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The Presentation Of Shylock In The Merchant Of Venice By William Shakespeare

1482 words - 6 pages

The Presentation of Shylock in The Merchant Of Venice by William Shakespeare

When Shakespeare wrote ‘The Merchant Of Venice’ there was a suggestion
that he was competing with a very popular play ‘The Jew Of Malta’
written in 1589 by Christopher Marlowe. This play treats the Jew as
an evil villain and a wicked ogre. Shakespeare is not entirely free
from the idea that all usurers were Jews and therefore all Jews were
evil, but he does also allow us to see Shylock as a human being who
has himself been wronged.

Only Jews who had converted to Christianity were allowed to live in
England in Shakespeare’s day. Jews who practised their own religion
were ...view middle of the document...

In this scene, shylock even tries to be nice to Antonio and make for
the past: “I would be friends with you, and have your love, forget the
shames you have stained me with.”. Shylock seems to be really trying
here, however there is quite a lot of dramatic irony here as he has
said to the audience that he wishes to catch Antonio ‘once upon the
hip’ but however Antonio does not know this and he does not respond
well, he still insults him and tells him of his dislike for him: “I am
as like to call thee so again, to spit on thee again, to spurn thee
too.” In this scene we really see the human side of Shylock’s split
personality.

Another side in which we again see Shylock’s human side is in Act 3
scene 1, where shylocks tells Solanio and Saliero of his upset over
his daughter’s departure with all his jewels however all they do is
scorn Shylock and we can imagine them laughing at him and shouting:
“here comes another of the tribe, a third cannot be matched unless the
devil himself turn Jew”. later on in the scene he talks of prejudice
and how unfair Antonio is towards them, especially him “hath not a Jew
eyes, hath not a Jew hands, organs, dimensions, senses, affections,
passions?” and then of how he wants revenge on Antonio “He hath
disgraced me, hindered me half a million, laughed at my loses, mocked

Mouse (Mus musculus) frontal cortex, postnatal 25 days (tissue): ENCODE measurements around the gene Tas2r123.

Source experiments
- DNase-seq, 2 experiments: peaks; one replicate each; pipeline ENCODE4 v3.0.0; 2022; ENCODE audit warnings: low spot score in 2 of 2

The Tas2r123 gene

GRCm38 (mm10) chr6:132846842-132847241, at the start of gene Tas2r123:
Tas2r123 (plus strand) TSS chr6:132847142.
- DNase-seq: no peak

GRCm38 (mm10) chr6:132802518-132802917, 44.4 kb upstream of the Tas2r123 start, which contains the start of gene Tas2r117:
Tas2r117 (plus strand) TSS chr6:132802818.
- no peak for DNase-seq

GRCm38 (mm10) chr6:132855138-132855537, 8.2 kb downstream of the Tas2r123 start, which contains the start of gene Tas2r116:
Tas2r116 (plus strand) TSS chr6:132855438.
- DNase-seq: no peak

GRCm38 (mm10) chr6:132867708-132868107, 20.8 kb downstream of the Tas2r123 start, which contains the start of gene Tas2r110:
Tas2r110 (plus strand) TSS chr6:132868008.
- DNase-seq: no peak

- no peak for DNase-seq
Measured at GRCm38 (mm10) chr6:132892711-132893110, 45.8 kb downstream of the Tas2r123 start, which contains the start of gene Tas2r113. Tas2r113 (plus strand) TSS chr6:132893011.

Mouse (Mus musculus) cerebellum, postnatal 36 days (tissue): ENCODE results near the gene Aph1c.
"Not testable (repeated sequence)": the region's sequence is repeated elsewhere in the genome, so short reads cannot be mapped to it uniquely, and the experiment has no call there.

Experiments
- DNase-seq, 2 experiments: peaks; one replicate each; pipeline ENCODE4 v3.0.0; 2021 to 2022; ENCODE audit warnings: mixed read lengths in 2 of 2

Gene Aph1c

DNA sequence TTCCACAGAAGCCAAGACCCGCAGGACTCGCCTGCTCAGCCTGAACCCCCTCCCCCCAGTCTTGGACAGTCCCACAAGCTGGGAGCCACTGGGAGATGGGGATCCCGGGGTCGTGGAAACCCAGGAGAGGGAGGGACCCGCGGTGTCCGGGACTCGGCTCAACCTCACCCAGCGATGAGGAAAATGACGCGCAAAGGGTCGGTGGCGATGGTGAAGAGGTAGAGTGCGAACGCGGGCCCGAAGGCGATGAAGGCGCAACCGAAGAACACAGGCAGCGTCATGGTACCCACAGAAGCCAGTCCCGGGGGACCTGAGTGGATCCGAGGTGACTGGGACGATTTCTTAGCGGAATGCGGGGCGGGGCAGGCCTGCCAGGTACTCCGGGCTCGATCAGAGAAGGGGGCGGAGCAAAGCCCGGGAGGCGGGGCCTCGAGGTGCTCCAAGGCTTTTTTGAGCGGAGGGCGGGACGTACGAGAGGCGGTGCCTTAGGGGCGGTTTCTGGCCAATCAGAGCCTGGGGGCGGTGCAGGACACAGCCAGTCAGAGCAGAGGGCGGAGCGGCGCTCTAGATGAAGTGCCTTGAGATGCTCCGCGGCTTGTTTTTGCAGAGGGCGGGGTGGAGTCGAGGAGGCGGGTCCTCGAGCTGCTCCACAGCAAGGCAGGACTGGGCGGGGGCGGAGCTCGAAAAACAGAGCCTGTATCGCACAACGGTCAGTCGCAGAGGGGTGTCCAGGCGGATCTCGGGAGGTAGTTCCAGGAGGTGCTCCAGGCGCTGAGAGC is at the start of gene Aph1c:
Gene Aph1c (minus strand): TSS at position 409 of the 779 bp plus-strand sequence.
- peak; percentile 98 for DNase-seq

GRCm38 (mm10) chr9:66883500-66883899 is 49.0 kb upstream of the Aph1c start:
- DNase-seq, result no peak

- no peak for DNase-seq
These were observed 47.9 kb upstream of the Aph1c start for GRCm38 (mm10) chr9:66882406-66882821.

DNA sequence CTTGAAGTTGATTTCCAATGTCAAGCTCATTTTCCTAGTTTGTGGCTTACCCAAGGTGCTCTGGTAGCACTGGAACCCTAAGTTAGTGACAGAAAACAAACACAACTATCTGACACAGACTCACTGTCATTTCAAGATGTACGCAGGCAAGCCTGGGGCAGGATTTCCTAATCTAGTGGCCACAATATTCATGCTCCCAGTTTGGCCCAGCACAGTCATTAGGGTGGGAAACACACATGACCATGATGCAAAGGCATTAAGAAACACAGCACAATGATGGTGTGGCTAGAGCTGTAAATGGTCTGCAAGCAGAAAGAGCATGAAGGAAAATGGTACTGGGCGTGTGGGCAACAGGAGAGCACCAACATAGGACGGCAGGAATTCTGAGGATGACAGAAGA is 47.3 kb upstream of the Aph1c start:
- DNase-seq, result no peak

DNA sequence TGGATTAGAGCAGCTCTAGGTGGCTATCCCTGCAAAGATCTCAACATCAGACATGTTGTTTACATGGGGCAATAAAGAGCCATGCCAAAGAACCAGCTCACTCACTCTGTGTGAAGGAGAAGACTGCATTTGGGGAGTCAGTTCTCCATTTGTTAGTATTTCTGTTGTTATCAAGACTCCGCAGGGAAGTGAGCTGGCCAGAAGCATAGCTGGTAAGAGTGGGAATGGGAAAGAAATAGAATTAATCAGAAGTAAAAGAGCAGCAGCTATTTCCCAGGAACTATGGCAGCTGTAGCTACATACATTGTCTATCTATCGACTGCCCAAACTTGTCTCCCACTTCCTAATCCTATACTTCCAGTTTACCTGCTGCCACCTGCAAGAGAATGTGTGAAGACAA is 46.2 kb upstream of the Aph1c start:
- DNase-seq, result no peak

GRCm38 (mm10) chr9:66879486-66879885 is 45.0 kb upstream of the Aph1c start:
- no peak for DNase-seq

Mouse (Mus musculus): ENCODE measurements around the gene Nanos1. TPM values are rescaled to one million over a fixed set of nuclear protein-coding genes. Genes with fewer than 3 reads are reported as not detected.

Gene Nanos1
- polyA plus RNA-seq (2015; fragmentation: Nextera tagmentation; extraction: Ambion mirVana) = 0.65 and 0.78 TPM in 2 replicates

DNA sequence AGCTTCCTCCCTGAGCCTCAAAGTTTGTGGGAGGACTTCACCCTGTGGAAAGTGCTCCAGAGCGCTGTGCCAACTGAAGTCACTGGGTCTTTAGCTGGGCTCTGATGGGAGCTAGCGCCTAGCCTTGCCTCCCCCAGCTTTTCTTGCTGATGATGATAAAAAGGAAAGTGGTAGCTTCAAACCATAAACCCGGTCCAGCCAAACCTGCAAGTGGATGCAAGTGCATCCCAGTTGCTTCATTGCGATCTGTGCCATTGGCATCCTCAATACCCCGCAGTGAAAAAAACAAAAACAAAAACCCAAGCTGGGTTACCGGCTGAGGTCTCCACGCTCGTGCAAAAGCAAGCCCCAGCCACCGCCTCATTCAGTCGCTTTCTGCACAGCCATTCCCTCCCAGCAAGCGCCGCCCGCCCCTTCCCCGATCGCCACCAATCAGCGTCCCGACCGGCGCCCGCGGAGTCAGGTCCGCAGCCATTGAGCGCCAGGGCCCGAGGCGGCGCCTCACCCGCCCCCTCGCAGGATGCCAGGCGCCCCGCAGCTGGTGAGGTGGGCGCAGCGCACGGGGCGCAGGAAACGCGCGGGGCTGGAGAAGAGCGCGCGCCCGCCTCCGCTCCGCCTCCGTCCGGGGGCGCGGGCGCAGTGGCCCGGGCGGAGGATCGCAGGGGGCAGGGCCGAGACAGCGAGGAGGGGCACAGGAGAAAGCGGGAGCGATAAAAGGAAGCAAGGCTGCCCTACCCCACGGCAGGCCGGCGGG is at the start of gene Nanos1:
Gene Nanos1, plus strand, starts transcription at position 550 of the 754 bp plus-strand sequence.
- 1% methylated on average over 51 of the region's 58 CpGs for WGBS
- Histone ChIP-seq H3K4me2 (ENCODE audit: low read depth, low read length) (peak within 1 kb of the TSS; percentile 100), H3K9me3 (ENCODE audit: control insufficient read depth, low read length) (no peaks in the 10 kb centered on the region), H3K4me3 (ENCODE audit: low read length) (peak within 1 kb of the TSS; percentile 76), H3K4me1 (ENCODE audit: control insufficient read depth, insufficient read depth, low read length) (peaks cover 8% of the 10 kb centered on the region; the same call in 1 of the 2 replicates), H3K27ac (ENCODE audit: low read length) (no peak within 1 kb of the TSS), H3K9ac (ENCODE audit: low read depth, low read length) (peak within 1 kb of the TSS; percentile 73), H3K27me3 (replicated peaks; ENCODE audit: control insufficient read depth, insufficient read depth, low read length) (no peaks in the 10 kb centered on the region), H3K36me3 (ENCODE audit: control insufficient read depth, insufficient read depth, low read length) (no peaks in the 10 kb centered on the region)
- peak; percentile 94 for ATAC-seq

at my gains.” Although getting revenge on someone seems a very cruel
thing to do, it is natural for humans to feel that need to get revenge
if they have been wronged, therefore this shows Shylock as a human,
especially all that Antonio has put him through.

Later on in this scene we again feel sympathy towards Shylock as he
expresses his loneliness after his daughter, Jessica, runs away from
home “no sighs but of my breathing, no tears but of my shedding.”, and
loneliness is also a natural human emotion, we also feel sympathy
towards him as he has been struck down by the double blow of losing
his daughter and his money (because in those days the Elizabethans
would have seen daughters as the position of their fathers, so this
would have been very disrespectful.) what is more, he has lost
Jessica to a Christian.

However in the play we don’t just see the human side to Shylock, he is
also presented as an ogre. This is first seen in Act 2 scene 5, when
he is first talking to his servant Launcelot and then to his daughter
Jessica. When he says “there is some ill-a-brewing towards my rest,
for I did dream of money bags tonight.” Shakespeare presents a
stereotypical picture of the money obsessed Jew and shows that
everything important in shylock’s life relates to money, and he then
stars to order Jessica about, telling to lock up the house, as there
is a masque on tonight. “To gaze on Christian fools with varnished
faces. Let not the sound of shallow foppery enter my sober...

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